Pausinystalia johimbe

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Scientific classification
Kingdom: Plantae
(unranked): Angiosperms
(unranked): Eudicots
(unranked): Asterids
Order: Gentianales
Family: Rubiaceae
Genus: Pausinystalia
Species: P. johimbe
Binomial name
Pausinystalia johimbe
(K.Schum.) Pierre ex Beille
  • Corynanthe johimbe K.Schum.
  • Pausinystalia trillesii Beille
  • Pausinystalia yohimbe Beille, as spelling error
  • Pausinystalia zenkeri W.Brandt

Pausinystalia johimbe, (Rubiaceae), common name Yohimbe, is a plant species native to western and central Africa (Nigeria, Cabinda, Cameroon, Congo-Brazzaville, Gabon, Equatorial Guinea).[1] The epithet "johimbe" is often misspelled "yohimbe" including by Beille in his 1906 recombination statement formally transferring the species from Corynanthe.[2] Schumann's original 1901 description used the spelling "johimbe,"[3] and Beille clearly cited Schumann's name as basionym.[2] Therefore "yohimbe" used as a formal specific epithet is a spelling error to be corrected per article 60.1 of the ICN. No such rules, of course, apply to common names.

Structural formula of yohimbine

Pausinystalia johimbe a psychoactive plant that contains the MAOI alkaloid yohimbine. It is widely distributed over-the-counter as an herbal aphrodisiac. Yohimbine has been purported to be helpful for men with erectile dysfunction (ED). This herbal medication can cause tachycardia[citation needed] and hypertension[citation needed] if improperly dosed and should generally only be used under the supervision of a practitioner knowledgeable in herbal medicine. In addition to yohimbine, Yohimbe also contains 55 other alkaloids. Yohimbine accounts for 1-20% of its total alkaloid content. Among the others is corynanthine, an alpha-1 adrenergic receptor blocker.[4] Hence, the use of yohimbe extract in sufficient dosages may provide concomitant alpha-1 and alpha-2 adrenoceptors blockade and thus may better enhance erections than yohimbine alone.[5]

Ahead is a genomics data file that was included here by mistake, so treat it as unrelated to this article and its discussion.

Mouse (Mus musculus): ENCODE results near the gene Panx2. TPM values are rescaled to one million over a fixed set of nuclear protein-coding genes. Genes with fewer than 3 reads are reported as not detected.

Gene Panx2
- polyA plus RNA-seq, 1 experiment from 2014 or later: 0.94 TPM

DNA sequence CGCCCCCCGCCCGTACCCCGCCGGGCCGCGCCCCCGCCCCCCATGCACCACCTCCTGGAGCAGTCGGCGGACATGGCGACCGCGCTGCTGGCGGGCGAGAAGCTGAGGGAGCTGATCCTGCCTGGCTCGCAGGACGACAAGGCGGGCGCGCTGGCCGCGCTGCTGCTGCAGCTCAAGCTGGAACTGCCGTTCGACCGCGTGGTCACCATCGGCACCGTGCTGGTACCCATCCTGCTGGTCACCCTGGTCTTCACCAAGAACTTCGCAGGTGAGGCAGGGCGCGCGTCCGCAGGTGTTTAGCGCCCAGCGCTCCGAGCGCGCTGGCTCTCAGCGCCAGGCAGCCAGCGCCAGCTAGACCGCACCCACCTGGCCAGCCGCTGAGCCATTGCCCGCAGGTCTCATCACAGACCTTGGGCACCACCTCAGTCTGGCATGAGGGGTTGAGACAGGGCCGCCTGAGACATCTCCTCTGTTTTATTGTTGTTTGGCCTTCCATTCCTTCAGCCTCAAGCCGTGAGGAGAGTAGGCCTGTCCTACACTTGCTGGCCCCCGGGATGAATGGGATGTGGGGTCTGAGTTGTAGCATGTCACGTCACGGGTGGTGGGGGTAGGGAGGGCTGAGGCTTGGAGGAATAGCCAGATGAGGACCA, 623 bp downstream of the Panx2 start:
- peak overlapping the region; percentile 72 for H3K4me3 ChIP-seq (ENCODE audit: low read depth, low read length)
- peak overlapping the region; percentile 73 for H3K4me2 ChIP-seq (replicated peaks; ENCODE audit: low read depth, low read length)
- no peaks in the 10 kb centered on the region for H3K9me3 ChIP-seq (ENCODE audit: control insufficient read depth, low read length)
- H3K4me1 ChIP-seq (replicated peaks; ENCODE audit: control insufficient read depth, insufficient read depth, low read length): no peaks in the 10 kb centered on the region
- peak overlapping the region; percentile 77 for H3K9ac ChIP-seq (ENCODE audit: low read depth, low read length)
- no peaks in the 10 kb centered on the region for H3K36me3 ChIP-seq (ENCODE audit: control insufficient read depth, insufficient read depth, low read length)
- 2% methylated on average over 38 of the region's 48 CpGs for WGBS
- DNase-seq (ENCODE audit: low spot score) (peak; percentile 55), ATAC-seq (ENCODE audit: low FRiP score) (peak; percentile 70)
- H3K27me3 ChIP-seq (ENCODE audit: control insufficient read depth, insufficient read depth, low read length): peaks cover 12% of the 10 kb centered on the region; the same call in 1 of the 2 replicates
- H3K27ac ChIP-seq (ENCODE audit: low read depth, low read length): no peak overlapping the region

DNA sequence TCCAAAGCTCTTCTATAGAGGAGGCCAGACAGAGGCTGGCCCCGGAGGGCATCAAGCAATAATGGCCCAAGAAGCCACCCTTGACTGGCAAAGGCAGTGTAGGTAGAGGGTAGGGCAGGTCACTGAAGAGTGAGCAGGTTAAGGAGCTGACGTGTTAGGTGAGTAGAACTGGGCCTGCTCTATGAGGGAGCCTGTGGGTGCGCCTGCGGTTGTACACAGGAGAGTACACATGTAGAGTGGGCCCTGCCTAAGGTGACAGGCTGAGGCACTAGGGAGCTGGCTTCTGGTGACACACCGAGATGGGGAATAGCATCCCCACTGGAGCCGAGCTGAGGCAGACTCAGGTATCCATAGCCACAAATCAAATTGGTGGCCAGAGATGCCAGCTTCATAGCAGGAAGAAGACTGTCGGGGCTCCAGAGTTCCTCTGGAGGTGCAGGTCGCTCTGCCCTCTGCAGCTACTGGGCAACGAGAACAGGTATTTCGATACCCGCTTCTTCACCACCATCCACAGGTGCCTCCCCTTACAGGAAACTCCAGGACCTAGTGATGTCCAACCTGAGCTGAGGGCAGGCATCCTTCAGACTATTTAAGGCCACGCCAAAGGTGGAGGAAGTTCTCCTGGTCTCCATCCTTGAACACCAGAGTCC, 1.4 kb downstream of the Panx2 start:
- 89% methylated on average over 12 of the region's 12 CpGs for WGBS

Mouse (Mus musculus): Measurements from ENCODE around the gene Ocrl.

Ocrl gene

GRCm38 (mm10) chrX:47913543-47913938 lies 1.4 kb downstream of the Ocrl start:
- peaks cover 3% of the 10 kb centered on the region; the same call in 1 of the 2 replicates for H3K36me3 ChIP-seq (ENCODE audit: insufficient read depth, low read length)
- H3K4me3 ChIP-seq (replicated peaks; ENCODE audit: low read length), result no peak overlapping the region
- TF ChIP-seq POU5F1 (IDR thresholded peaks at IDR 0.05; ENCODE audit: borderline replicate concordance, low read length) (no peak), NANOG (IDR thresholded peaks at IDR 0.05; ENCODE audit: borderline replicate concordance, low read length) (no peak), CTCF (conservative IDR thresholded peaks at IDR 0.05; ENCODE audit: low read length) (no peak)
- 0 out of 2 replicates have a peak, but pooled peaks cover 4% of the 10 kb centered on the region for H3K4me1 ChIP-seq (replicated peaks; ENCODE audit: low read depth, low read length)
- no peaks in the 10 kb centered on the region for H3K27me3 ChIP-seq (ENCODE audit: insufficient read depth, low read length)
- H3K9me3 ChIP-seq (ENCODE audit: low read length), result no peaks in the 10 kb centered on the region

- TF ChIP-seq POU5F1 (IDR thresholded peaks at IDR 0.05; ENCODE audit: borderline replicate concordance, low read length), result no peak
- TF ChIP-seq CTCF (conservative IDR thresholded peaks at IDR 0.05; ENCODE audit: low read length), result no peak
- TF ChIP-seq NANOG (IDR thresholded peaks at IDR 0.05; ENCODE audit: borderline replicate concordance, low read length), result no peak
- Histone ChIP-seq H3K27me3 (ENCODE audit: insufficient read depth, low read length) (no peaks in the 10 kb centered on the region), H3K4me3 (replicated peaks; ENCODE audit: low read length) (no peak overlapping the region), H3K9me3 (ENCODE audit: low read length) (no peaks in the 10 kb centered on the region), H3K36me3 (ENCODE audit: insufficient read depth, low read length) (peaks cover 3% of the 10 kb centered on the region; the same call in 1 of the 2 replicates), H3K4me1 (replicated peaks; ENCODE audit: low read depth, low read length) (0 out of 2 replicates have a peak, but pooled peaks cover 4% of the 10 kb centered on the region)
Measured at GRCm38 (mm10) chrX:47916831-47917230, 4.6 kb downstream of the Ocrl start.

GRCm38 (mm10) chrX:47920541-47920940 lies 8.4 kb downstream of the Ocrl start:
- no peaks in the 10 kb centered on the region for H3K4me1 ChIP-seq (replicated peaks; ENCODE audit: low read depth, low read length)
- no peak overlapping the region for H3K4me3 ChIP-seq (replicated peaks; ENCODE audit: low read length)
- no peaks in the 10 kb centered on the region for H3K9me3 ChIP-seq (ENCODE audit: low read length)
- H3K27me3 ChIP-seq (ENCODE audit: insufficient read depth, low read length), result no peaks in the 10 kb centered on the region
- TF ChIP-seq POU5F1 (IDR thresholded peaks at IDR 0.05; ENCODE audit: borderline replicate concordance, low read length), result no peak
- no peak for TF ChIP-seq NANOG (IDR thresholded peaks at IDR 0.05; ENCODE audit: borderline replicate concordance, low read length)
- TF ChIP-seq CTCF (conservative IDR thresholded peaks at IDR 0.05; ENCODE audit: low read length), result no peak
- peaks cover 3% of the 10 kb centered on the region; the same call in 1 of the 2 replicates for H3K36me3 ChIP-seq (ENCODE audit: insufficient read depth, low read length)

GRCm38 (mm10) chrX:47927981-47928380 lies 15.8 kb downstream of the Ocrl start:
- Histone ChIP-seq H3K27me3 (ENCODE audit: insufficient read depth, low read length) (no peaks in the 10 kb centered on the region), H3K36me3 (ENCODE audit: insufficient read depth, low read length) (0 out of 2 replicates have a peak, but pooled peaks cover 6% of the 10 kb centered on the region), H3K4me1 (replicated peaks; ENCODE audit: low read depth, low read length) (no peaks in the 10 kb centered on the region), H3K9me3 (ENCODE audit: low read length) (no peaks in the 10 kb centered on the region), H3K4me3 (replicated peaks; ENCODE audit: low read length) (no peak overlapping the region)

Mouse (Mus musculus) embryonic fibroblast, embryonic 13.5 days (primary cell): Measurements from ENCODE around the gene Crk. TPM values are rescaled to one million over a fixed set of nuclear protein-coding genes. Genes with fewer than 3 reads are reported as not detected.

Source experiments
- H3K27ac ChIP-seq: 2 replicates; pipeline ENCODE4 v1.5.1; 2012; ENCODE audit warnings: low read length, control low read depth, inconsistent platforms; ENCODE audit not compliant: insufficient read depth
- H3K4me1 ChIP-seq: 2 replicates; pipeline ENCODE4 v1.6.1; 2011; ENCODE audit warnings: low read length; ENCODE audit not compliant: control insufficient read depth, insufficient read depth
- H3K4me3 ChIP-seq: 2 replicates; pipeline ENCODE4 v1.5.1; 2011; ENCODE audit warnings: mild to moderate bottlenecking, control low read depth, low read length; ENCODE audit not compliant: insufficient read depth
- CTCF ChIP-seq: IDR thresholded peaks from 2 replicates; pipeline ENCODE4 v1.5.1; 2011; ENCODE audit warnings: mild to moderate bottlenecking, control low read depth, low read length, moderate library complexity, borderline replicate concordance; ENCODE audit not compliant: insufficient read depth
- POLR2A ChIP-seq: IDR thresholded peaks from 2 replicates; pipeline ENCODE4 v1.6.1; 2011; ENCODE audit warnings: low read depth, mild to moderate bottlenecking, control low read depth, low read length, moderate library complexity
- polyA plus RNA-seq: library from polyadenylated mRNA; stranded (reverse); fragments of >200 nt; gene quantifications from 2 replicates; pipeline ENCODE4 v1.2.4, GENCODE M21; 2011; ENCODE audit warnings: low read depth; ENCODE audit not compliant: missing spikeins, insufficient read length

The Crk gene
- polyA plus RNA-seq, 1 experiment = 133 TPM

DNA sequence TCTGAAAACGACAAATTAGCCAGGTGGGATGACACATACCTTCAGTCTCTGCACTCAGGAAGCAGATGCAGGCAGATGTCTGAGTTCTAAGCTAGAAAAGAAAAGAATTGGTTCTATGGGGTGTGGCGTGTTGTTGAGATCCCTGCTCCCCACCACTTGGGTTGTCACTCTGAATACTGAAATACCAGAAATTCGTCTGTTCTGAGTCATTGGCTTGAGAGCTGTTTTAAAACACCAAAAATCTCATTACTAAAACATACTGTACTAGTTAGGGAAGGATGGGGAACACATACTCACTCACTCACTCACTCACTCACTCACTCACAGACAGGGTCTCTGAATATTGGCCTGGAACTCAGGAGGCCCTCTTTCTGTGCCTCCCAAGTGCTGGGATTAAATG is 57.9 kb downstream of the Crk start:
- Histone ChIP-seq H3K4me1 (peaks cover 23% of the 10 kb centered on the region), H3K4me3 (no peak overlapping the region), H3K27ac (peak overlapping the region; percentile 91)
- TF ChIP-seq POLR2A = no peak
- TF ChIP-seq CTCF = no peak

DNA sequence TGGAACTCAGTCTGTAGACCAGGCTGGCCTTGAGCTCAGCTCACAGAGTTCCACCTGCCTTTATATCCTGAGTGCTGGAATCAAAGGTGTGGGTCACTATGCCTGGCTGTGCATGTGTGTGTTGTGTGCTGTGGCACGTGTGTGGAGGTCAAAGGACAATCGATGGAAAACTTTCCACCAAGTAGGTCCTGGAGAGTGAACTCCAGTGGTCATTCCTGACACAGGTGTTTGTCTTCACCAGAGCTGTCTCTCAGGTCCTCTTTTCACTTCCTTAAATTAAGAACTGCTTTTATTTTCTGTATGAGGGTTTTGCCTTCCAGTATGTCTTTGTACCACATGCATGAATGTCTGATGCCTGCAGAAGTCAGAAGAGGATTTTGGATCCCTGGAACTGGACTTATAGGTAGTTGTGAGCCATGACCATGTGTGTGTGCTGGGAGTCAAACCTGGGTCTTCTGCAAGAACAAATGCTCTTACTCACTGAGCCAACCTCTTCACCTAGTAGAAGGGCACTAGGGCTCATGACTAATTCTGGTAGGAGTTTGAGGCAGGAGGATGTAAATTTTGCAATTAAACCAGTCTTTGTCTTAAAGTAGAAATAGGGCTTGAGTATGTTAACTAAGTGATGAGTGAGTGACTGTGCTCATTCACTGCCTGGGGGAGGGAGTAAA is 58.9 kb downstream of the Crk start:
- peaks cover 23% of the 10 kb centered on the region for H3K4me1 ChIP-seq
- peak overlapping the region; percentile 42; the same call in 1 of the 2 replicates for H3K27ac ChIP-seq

1. ^ a b Kew World Checklist of Selected Plant Families, Pausinystalia johimbe
  2. ^ a b Pierre, Jean Baptiste Louis & Beille, Lucien. 1906. Actes de la Société Linnéenne de Bordeaux 61: 130
  3. ^ Schumann, Karl Moritz. 1901. Notizblatt des Botanischen Gartens und Museums zu Berlin-Dahlem 3: 94, 95
  4. ^ Doxey, JC; Lane AC; Roach AG; Virdee NK (Feb 1984). "Comparison of the alpha-adrenoceptor antagonist profiles of idazoxan (RX 781094), yohimbine, rauwolscine and corynanthine.". Naunyn-Schmied Arch Pharmacol 325 (2): 136–144. doi:10.1007/bf00506193. PMID 6144048. 
  5. ^ Saenz De Tejada, I; Kim, NN; Goldstein, I; Traish, AM (2000). "Regulation of pre-synaptic alpha adrenergic activity in the corpus cavernosum". International journal of impotence research 12(Suppl 1): S20–25. PMID 10845761.